WWII Vet, 93, Among Disabled Veterans to Drive Race Car - NBC10 Boston

WWII Vet, 93, Among Disabled Veterans to Drive Race Car

Al Bucharelli, a 93-year-old World War II veteran who lost part of his leg to a German shell in Italy, got to drive a stock car in Barre, Vermont

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    NEWSLETTERS

    Veterans Treated to High-Speed Adventure

    Adaptive Motorsports & Wellness, a New Hampshire non-profit, treated disabled veterans to an adventure behind the wheel of a racecar.

    (Published Wednesday, July 18, 2018)

    What to Know

    • Adaptive Motorsports & Wellness set up shop at the Thunder Road Speedbowl in Barre, Vt. to treat disabled vets to a race car adventure.

    • Veterans like 93-year-old Al Bucharelli, who lost part of his leg in World War II, got to drive a stock car on the track.

    • The non-profit is hoping to expand its offerings throughout New England, and maybe even across the US.

    A group of military veterans permanently injured serving their country got a big thrill Wednesday, thanks to a non-profit that promotes inclusion and wellness through motorsports.

    Adaptive Motorsports & Wellness of Plymouth, New Hampshire, set up shop at the Thunder Road Speedbowl in Barre, Vermont, treating several disabled vets to an adventure behind the wheel of a race car.

    "I've never been in a race car," said 93-year-old Al Bucharelli of Northfield, New Hampshire.

    Bucharelli, a World War II veteran who lost his leg below the knee to a German shell in Italy, got behind the wheel of a stock car and drove laps around Thunder Road's famous banked track.

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    Bucharelli, who spent most of his life in Charlton, Massachusetts, working in vehicle repair and towing along the Massachusetts Turnpike, seemed comfortable behind the wheel of his new ride, alongside an experienced racecar driver showing him the ropes and keeping an eye on safety.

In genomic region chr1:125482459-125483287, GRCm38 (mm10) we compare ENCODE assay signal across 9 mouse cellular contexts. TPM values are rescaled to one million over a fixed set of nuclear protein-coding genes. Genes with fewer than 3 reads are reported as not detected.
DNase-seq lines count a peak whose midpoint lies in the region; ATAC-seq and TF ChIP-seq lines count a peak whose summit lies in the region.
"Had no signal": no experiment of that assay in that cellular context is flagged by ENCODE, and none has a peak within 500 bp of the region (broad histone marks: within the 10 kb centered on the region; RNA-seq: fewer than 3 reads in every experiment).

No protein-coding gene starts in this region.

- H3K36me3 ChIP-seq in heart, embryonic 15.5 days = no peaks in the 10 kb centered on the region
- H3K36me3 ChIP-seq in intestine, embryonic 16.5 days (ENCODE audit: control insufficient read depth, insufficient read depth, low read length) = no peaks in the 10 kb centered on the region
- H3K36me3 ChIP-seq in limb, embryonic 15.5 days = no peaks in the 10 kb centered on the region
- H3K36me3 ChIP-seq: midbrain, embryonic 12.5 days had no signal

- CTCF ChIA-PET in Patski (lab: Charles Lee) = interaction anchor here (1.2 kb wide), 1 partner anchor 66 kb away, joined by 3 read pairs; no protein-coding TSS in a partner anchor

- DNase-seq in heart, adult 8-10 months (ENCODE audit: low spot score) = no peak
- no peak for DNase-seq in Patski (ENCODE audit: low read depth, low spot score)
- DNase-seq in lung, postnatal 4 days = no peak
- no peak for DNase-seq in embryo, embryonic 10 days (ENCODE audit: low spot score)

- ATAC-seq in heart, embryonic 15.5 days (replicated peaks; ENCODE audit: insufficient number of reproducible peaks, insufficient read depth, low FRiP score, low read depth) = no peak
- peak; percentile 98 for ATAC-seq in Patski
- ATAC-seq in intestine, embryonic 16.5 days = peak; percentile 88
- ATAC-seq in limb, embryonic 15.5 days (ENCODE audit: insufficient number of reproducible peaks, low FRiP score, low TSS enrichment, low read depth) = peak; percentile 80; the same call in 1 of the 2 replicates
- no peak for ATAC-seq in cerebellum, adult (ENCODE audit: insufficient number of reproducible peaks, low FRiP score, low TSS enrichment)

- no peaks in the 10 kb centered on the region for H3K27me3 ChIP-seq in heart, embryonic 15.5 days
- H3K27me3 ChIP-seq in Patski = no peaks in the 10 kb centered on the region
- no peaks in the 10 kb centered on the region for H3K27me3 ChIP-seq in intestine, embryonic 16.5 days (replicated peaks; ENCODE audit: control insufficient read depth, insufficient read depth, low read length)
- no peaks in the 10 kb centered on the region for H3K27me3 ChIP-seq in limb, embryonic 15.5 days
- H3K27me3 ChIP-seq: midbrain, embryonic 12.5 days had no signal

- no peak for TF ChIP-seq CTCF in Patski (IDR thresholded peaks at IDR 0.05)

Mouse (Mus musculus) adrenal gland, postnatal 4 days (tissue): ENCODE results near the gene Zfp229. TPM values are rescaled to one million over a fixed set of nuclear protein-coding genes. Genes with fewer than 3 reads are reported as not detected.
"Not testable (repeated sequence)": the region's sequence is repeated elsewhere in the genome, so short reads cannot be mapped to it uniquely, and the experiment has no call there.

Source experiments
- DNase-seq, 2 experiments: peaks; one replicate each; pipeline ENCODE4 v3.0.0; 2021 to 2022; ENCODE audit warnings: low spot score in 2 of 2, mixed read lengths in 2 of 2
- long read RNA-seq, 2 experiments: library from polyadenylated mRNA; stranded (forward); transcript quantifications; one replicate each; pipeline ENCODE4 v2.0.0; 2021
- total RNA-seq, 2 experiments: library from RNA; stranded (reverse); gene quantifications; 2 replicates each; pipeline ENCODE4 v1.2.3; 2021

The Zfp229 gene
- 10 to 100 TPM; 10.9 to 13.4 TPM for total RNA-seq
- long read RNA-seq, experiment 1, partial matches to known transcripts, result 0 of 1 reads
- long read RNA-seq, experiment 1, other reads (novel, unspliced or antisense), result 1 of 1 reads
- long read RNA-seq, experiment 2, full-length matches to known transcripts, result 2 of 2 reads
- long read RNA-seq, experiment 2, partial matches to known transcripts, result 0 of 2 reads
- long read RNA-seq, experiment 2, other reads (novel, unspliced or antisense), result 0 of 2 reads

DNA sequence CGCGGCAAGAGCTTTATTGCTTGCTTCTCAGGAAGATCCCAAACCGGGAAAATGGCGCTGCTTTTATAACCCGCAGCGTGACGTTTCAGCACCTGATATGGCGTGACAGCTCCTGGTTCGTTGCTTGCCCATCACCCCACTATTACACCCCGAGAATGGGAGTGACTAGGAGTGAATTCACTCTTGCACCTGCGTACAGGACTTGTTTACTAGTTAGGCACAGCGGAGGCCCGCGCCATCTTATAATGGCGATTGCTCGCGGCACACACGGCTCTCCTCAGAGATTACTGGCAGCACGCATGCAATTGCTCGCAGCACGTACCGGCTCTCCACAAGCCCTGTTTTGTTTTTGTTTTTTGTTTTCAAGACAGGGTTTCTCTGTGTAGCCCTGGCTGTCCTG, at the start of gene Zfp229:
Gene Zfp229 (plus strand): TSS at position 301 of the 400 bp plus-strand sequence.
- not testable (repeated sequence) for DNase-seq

"A-OK," Bucharelli said after completing his laps on the course, reaching speeds of roughly 65 miles per hour. "I survived!"

    "It's so powerful," said Brian Hanaford, the founder of Adaptive Motorsports & Wellness, describing the experience of witnessing veterans with mobility issues being able to drive a stock car.

    Hanaford and a team of volunteers use a modifiable vehicle to allow even service members who suffered severe injuries to drive.

    After losing three limbs to a bomb blast in Iraq 10 years ago, Luis Rosa-Valentin of Maryland never thought he’d be able to participate in such an activity until the non-profit made it possible.

    "It feels really good," Rosa-Valentin said of his opportunity to drive at Thunder Road. "So good, there needs to be a pause ... really good!"

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    A big goal here, Hanaford explained, is helping participants find friendships and new connections.

    "They don't have a bunch of camaraderie," Hanaford said. "They've got to get out of that dark area, and that's what we're trying to do."

    Hanaford said Adaptive Motorsports & Wellness aims to expand its offerings throughout New England, and maybe even across the country.


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